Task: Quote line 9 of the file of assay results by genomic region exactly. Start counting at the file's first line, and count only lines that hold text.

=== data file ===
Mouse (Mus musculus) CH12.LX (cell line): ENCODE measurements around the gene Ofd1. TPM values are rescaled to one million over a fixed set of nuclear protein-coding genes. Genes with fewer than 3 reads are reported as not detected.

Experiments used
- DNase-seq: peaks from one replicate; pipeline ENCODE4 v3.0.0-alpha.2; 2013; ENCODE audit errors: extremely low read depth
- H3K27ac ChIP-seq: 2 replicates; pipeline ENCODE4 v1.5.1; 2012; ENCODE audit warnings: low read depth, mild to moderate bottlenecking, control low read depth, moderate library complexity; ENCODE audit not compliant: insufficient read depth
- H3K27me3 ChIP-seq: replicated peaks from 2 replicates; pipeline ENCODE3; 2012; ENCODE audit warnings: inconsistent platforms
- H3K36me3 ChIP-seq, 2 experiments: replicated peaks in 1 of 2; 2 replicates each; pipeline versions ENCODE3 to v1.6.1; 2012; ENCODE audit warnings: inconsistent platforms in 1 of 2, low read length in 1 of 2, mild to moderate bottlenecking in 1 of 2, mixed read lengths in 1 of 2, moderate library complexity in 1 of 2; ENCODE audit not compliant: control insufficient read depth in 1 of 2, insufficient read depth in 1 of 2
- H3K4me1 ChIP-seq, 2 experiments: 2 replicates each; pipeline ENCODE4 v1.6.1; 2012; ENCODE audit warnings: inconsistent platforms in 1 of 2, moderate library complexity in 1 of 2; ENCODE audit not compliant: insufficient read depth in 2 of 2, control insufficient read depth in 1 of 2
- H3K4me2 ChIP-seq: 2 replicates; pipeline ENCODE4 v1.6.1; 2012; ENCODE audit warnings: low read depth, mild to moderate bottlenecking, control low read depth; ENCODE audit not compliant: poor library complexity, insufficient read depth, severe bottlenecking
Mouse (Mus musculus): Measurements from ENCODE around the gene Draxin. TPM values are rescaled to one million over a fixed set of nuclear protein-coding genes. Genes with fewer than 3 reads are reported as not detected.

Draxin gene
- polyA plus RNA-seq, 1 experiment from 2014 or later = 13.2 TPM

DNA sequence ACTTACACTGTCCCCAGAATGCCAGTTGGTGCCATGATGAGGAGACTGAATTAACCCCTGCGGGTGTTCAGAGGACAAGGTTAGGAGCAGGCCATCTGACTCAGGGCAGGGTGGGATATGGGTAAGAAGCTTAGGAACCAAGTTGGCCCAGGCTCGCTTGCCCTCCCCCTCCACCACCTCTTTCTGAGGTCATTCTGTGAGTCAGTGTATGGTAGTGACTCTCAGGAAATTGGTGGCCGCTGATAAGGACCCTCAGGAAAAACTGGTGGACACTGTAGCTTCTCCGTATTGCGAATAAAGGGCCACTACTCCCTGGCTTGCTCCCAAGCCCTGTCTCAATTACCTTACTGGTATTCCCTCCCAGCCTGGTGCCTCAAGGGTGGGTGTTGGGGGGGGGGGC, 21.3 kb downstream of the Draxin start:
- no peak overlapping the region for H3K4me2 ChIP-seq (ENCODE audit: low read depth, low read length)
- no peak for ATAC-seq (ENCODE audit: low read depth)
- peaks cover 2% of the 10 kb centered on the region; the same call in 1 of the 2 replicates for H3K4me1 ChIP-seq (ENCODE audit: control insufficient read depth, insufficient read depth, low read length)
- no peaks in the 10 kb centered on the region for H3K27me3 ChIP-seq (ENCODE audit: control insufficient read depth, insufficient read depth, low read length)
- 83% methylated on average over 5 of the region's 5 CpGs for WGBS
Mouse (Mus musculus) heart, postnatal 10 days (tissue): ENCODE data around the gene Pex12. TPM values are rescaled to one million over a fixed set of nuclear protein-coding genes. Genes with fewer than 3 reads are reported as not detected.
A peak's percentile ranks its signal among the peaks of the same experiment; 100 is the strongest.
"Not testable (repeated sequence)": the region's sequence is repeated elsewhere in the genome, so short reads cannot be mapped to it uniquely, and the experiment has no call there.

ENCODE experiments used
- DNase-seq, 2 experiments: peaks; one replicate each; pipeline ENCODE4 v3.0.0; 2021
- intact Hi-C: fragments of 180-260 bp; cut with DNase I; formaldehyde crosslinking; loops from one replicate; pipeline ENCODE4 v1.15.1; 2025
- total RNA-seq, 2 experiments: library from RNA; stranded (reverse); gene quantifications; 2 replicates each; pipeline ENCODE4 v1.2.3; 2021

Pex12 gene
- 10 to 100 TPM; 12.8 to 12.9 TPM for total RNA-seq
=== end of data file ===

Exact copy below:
Mouse (Mus musculus): Measurements from ENCODE around the gene Draxin. TPM values are rescaled to one million over a fixed set of nuclear protein-coding genes. Genes with fewer than 3 reads are reported as not detected.